Book Review: A Philosophy of Software Design
I learned about A Philosophy of Software Design by John Ousterhout from a blogpost by Gergely Orosz. His review of it piqued my interest and I decided to read it in the near future. I didn't regret that decision.
I liked the author's approach on looking at the software architecture (or design as he refers to it in the book) through the lens of complexity. I've worked on my share of long-lived software projects with large development teams and growing complexity of the code base was always one of the biggest challenges in daily development. The author does a good job of identifying the symptoms of complexity which make our job harder and dedicates a large part of the book to practices which can help us fight the complexity as time goes on.
Although I was already familiar with most if not all the practices presented, it's nice to see them listed with a succinct explanation of how they can affect software complexity. I liked the most the discussion on how to modularize the software to hide specific complexities from the rest of the code, including the importance of naming and interface documentation.
I was somewhat surprised how much of the book the author dedicated to comments. Since I'm not a big fan of comments in the code, I approached that part of the book with even more skepticism. Despite that, I must admit that I agree with a lot of the author's views. In part, because he also considers interface documentation (which is typically used for generating reference documentation and for tooltip contents in modern IDEs and text editors) to be comments. But also because he emphasizes that the comments should only state what isn't obvious from the code by explaining the reasoning behind the code and not the code itself. While I haven't changed my general opinion about comments, I'm certain that I'll be more thoughtful about them after reading the book.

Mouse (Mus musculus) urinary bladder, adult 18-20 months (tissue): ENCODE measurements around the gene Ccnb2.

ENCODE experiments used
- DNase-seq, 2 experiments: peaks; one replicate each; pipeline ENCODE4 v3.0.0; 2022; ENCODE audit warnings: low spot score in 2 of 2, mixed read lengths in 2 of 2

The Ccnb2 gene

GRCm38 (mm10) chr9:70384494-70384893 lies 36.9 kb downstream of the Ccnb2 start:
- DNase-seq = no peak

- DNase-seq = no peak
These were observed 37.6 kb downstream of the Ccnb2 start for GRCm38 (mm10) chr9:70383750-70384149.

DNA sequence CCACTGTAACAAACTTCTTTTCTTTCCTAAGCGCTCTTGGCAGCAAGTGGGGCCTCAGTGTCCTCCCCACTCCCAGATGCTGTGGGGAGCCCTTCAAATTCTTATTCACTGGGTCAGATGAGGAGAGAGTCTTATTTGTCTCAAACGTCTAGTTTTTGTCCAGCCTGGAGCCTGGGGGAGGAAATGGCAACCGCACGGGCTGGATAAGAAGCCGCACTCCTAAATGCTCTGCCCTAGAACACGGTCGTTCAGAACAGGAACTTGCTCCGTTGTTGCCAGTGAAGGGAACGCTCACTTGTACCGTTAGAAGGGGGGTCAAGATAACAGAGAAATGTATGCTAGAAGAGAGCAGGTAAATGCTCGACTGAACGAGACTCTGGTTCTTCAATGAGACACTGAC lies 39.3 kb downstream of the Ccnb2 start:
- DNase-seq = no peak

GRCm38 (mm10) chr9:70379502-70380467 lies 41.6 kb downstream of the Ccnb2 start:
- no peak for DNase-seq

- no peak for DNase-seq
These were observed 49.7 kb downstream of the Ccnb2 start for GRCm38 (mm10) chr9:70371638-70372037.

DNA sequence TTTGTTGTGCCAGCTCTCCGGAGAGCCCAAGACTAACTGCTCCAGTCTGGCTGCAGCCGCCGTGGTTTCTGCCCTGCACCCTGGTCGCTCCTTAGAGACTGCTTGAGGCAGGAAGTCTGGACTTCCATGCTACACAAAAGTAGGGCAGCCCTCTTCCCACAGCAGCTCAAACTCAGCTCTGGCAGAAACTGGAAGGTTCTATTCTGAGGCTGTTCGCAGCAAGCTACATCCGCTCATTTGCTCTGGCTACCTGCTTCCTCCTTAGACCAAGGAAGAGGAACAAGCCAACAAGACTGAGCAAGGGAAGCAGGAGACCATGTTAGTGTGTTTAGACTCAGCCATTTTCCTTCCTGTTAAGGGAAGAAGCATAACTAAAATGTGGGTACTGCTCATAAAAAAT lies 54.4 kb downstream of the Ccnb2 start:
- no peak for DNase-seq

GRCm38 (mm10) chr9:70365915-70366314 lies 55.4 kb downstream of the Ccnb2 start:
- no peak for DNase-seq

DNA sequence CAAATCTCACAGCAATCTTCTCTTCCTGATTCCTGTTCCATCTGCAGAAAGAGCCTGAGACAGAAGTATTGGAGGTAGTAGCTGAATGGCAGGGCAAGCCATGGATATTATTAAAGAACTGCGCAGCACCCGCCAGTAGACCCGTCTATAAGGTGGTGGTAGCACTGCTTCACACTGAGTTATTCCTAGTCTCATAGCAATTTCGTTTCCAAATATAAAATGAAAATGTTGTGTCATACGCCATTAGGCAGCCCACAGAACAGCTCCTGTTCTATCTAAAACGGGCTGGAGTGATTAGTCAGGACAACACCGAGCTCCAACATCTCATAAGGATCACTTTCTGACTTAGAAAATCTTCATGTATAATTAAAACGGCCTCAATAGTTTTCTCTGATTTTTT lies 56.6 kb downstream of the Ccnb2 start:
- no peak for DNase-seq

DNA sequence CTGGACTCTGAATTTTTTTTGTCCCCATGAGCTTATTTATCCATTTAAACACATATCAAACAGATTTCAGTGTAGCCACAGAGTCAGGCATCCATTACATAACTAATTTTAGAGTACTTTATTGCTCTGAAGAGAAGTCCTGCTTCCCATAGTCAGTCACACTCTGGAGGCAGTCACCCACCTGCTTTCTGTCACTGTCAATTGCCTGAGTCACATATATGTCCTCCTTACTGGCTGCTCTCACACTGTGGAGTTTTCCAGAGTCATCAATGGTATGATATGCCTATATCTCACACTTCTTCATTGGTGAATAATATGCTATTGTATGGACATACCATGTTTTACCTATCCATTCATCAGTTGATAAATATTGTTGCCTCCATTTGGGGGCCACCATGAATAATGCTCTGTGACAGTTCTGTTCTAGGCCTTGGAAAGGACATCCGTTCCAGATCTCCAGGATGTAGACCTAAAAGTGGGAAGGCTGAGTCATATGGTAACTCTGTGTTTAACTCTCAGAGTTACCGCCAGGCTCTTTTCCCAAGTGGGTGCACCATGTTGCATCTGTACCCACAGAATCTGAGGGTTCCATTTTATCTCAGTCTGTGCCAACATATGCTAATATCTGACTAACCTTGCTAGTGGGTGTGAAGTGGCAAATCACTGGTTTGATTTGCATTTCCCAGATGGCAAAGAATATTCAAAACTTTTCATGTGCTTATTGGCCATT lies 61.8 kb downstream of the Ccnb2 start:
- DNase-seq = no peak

With all the focus on the comments, I find it even more glaring how briefly the tests were mentioned in the book along with other recent software development trends (as the author call them) like agile development, design patterns and object-oriented paradigm. Although tests are presented as a very useful tool in continuous improvement of the software architecture because of the safety net they provide, their role in documenting the behavior of modules is completely omitted.
Even if that's not completely obvious from my review so far, I can strongly recommend the book to any software developer, no matter his level of experience. Junior developers will learn about techniques that will help them do their job better. Senior developers will probably already know about most of these techniques but will have a great opportunity to consider their importance as they are reminded about them while reading the book. They might even decide to try something different from what they are used to and see how it works out.
The book is available on Amazon as both a physical book and an e-book.